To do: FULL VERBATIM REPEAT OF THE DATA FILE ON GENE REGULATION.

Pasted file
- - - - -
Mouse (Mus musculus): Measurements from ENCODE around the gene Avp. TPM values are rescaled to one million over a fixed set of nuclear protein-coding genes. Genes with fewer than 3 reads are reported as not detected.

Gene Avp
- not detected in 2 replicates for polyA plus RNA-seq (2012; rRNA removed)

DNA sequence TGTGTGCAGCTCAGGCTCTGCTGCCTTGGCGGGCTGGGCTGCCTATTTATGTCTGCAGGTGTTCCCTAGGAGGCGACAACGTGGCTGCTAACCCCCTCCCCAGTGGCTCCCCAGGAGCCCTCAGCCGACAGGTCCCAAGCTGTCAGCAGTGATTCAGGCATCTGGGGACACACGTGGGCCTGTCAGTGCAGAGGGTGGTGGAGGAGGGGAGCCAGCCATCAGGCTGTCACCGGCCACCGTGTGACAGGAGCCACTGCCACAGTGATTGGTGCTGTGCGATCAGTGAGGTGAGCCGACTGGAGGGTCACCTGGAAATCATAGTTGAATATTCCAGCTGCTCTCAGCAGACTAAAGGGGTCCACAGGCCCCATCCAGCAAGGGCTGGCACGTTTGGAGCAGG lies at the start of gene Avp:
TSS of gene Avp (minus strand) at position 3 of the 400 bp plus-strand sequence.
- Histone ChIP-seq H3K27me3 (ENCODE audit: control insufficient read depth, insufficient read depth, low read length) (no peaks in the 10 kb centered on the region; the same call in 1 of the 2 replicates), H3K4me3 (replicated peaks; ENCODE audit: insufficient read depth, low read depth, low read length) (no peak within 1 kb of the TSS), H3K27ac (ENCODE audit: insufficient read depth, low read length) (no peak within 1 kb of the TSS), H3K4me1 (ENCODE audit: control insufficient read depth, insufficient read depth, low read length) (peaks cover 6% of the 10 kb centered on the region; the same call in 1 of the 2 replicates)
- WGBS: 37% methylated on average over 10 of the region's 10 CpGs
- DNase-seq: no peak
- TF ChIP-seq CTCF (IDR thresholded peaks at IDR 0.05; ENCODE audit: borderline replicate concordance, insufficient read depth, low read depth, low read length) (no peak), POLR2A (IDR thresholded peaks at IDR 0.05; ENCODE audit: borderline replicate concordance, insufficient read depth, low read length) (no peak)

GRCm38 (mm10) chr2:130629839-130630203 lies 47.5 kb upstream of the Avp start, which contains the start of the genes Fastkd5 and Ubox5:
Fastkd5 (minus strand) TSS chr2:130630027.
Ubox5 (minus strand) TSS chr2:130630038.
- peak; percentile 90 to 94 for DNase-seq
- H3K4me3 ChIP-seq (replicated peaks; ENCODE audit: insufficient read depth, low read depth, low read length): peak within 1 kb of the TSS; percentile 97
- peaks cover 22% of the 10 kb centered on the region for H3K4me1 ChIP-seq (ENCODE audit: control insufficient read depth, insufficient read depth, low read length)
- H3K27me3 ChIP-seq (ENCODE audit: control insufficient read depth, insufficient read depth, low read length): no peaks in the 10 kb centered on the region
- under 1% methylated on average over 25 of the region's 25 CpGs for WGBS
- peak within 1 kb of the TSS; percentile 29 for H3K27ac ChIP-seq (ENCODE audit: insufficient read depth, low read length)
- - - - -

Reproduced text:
Mouse (Mus musculus): Measurements from ENCODE around the gene Avp. TPM values are rescaled to one million over a fixed set of nuclear protein-coding genes. Genes with fewer than 3 reads are reported as not detected.

Gene Avp
- not detected in 2 replicates for polyA plus RNA-seq (2012; rRNA removed)

DNA sequence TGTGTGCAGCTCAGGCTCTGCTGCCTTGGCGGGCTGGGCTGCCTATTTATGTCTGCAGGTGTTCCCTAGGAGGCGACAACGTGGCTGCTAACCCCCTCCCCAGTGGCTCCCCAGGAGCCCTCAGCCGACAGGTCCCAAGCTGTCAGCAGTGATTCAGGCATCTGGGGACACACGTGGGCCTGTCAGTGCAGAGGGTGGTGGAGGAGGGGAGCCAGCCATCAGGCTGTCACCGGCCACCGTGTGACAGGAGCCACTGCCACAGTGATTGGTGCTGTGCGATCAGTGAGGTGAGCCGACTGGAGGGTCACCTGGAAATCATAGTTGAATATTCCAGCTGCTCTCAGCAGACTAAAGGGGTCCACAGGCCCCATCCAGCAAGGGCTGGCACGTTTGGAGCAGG lies at the start of gene Avp:
TSS of gene Avp (minus strand) at position 3 of the 400 bp plus-strand sequence.
- Histone ChIP-seq H3K27me3 (ENCODE audit: control insufficient read depth, insufficient read depth, low read length) (no peaks in the 10 kb centered on the region; the same call in 1 of the 2 replicates), H3K4me3 (replicated peaks; ENCODE audit: insufficient read depth, low read depth, low read length) (no peak within 1 kb of the TSS), H3K27ac (ENCODE audit: insufficient read depth, low read length) (no peak within 1 kb of the TSS), H3K4me1 (ENCODE audit: control insufficient read depth, insufficient read depth, low read length) (peaks cover 6% of the 10 kb centered on the region; the same call in 1 of the 2 replicates)
- WGBS: 37% methylated on average over 10 of the region's 10 CpGs
- DNase-seq: no peak
- TF ChIP-seq CTCF (IDR thresholded peaks at IDR 0.05; ENCODE audit: borderline replicate concordance, insufficient read depth, low read depth, low read length) (no peak), POLR2A (IDR thresholded peaks at IDR 0.05; ENCODE audit: borderline replicate concordance, insufficient read depth, low read length) (no peak)

GRCm38 (mm10) chr2:130629839-130630203 lies 47.5 kb upstream of the Avp start, which contains the start of the genes Fastkd5 and Ubox5:
Fastkd5 (minus strand) TSS chr2:130630027.
Ubox5 (minus strand) TSS chr2:130630038.
- peak; percentile 90 to 94 for DNase-seq
- H3K4me3 ChIP-seq (replicated peaks; ENCODE audit: insufficient read depth, low read depth, low read length): peak within 1 kb of the TSS; percentile 97
- peaks cover 22% of the 10 kb centered on the region for H3K4me1 ChIP-seq (ENCODE audit: control insufficient read depth, insufficient read depth, low read length)
- H3K27me3 ChIP-seq (ENCODE audit: control insufficient read depth, insufficient read depth, low read length): no peaks in the 10 kb centered on the region
- under 1% methylated on average over 25 of the region's 25 CpGs for WGBS
- peak within 1 kb of the TSS; percentile 29 for H3K27ac ChIP-seq (ENCODE audit: insufficient read depth, low read length)